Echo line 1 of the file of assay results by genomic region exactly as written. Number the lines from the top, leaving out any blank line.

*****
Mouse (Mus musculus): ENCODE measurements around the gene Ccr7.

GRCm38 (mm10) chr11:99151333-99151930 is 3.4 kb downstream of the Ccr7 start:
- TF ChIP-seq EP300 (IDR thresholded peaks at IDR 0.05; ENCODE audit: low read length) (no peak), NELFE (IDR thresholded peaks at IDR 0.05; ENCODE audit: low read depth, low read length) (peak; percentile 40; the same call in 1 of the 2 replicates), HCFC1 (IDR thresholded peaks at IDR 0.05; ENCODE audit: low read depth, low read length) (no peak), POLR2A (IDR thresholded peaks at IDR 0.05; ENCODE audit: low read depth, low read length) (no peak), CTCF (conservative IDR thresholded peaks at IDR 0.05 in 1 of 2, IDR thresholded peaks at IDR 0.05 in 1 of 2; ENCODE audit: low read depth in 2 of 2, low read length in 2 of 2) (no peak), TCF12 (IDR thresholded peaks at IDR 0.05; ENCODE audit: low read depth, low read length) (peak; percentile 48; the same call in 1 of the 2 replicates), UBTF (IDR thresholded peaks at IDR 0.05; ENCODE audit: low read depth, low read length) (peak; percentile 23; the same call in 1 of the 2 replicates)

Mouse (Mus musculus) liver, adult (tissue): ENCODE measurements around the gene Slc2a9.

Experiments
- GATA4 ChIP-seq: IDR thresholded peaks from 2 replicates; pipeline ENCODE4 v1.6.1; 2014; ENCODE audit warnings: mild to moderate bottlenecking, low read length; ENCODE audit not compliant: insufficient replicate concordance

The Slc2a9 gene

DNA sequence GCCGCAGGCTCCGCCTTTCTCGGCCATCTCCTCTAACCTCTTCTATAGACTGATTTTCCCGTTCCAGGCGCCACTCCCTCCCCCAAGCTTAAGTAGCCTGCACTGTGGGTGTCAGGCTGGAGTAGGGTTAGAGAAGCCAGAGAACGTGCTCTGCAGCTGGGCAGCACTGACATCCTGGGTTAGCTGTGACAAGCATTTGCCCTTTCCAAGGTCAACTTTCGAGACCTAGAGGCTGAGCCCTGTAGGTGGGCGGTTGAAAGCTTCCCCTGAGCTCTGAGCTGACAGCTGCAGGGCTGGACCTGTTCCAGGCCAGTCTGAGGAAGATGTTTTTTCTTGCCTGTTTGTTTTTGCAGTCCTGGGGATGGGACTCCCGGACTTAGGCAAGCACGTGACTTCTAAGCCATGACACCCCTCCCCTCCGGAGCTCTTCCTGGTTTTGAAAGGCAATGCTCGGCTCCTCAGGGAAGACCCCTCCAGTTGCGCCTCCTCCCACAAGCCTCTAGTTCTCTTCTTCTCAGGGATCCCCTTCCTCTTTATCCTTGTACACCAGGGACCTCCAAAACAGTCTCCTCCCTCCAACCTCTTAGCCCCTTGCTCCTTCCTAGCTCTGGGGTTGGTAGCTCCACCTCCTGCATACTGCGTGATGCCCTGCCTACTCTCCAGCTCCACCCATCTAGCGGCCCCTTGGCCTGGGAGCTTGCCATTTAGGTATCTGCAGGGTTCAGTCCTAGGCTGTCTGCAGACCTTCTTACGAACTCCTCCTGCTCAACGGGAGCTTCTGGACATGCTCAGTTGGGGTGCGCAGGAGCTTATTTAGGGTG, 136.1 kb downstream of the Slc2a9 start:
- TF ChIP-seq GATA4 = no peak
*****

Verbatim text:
Mouse (Mus musculus): ENCODE measurements around the gene Ccr7.